The Cisterns x Hiroshi Sambuichi: Water will flow
The Cisterns is the only dripstone cave in Denmark, and with its past as a water reservoir it is one of the country’s most unique exhibition spaces. Every year, the cave beneath Frederiksberg Hill invites a new exhibition to inhabit its concrete grotto of stalactites and stalagmites. Quite appropriately, this year’s exhibition by Japanese architect Hiroshi Sambuichi is entitled The Water; for the first time since the reservoir was drained in 1981, water will flow again in the underground halls. Let Sambuichi guide you through an underground sea of light and darkness, as he modifies the Cisterns in his first major exhibition outside Japan. Also in his architectural practice, Sambuichi uses natural phenomena as his building materials, paying acute attention to the distinctive features of a place to create architectures of pertinence and natural symbiosis. Until February 2, 2018.
On August 27, 19.00 and August 28, 09.20, you can have an extra special experience in the Cisterns when electronic composer Tobias Kirstein adds an auditory dimension to The Water, as part of CPH Art Week.
Giant pinecones and world-class architecture
Art Park Ordrupgaard is a three-year project that invites internationally acclaimed artists to design site-specific artworks that somehow take in the museum’s beautiful surrounding park. This year, the Danish artist duo Rani and Katrine have created a Pinecone Cone Pavilion for the park. The pine cone has long been used as a decorative element, as symbolising knowledge. Viewers might associate the shape of the pavilion from huts in Sudan, Burkina Faso and Ethiopia, or Baron Norman Foster’s Gherkin in 30 St Mary Axe, London. Visiting Ordrupgaard is also a chance to survey the late Zaha Hadid’s extension to the museum from 2005, and to wander through the permanent collections French Impressionist art, spanning Rousseau, Delacroix, Degas, Cézanne, and Danish art from the Golden Age, from Hammershøi to Eckersberg.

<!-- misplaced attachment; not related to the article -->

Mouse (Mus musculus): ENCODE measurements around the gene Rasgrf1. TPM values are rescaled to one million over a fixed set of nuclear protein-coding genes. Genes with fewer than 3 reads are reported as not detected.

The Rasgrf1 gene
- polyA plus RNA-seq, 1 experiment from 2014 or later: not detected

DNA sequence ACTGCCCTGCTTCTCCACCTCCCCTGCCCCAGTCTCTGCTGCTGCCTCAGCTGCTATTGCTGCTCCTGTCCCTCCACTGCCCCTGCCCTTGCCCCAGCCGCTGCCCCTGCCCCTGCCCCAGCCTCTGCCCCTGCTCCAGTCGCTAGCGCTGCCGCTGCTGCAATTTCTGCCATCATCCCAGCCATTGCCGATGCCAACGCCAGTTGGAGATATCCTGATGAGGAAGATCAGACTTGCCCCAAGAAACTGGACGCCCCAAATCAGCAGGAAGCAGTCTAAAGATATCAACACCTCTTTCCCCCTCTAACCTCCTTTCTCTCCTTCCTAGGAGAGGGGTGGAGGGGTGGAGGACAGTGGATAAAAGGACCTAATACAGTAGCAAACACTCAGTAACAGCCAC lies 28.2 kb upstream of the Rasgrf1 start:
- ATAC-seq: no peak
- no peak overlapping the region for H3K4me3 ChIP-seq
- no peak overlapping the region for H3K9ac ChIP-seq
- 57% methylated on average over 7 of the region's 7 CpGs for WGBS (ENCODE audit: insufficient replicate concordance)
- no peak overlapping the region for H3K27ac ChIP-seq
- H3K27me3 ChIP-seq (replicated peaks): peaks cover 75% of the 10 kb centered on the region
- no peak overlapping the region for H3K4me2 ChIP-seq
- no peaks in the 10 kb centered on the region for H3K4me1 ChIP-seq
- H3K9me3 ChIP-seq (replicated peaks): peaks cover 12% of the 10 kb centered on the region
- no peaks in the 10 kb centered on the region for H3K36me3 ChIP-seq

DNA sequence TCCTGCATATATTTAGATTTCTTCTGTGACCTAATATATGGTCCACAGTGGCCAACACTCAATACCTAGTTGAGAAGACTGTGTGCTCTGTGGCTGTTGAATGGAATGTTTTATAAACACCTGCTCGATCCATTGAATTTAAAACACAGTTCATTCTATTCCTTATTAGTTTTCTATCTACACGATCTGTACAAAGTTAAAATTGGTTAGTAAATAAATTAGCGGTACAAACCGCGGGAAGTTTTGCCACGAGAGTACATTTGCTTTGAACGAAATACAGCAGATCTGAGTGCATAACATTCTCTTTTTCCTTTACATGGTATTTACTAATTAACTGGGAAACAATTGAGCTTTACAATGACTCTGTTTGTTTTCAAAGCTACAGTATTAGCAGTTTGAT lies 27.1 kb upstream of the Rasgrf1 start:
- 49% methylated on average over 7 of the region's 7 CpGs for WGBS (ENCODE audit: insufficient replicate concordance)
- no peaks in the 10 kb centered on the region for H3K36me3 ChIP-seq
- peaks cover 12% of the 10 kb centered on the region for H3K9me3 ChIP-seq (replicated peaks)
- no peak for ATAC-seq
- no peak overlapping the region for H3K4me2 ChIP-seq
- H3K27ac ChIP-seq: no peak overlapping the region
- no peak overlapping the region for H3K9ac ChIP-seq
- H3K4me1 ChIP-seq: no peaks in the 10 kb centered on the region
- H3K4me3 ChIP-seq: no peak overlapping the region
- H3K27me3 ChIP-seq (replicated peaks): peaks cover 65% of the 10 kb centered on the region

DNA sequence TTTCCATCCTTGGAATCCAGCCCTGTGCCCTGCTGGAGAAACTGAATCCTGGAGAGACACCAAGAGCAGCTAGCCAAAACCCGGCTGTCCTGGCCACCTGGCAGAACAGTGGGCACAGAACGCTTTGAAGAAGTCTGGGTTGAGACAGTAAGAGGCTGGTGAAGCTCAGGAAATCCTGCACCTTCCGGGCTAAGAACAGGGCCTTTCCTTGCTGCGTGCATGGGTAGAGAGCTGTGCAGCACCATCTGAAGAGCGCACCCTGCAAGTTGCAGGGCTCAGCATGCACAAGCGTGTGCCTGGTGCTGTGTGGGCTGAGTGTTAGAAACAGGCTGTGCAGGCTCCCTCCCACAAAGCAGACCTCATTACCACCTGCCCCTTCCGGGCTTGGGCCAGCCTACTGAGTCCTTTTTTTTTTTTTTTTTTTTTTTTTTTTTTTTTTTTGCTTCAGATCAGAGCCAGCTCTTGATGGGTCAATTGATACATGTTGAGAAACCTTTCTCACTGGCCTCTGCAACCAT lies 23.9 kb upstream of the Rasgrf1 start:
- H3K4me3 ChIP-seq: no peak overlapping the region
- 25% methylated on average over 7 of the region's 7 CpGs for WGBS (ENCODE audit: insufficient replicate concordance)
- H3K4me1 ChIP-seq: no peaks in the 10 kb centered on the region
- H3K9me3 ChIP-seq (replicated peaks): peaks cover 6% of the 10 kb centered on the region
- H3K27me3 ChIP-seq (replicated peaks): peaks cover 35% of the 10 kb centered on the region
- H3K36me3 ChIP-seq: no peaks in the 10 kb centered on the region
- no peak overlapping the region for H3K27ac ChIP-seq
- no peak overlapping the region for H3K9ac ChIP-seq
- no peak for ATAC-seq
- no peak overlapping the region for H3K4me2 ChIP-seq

Friday night at the brewery
Every Friday from June 2nd to August 25th, 18.00-22.00, Visit Carlsberg hosts an outdoor bar event on the old cobblestones by the brewery’s iconic chimney. Carlsberg’s bartenders stand ready by the beer taps to pour you a cold pint, chefs fire up the BBQ, and the house DJ plays summer chill-out tunes to set the perfect mood for a “hyggelig” Friday evening. As always, the brewery offers beer tastings, horse carriage rides, and guided tours that explore the heritage site where Jacobsen brewed the very first Carlsberg.
Bubbles with a view and a historical journey to Sicily
The Glyptotek’s roof terrace is open when the weather calls for it, serving refreshments with a view of Copenhagen’s domes, church steeples and Tivoli rollercoasters. If you think everything is better with bubbles, visit between 15.00 and 17.30 when the cava bar is open. If the weather disappoints, you can journey to the coast of Sicily in the special exhibition War and Storm: Treasures from Sicily. The exhibition explores archaeological finds from shipwrecks off the Italian island’s coast through a period of 3000 years. The objects bear witness to Sicily’s multicultural history. A natural trading nexus for merchants from near and far, Sicily has been home to Phoenicians, Greeks, Romans, Byzantines, Arabs and Normans, who all exchanged goods, knowledge and cultural customs, reminding us that globalisation is not a 21st-century phenomenon. Until August 20.
Denise Rose Hansen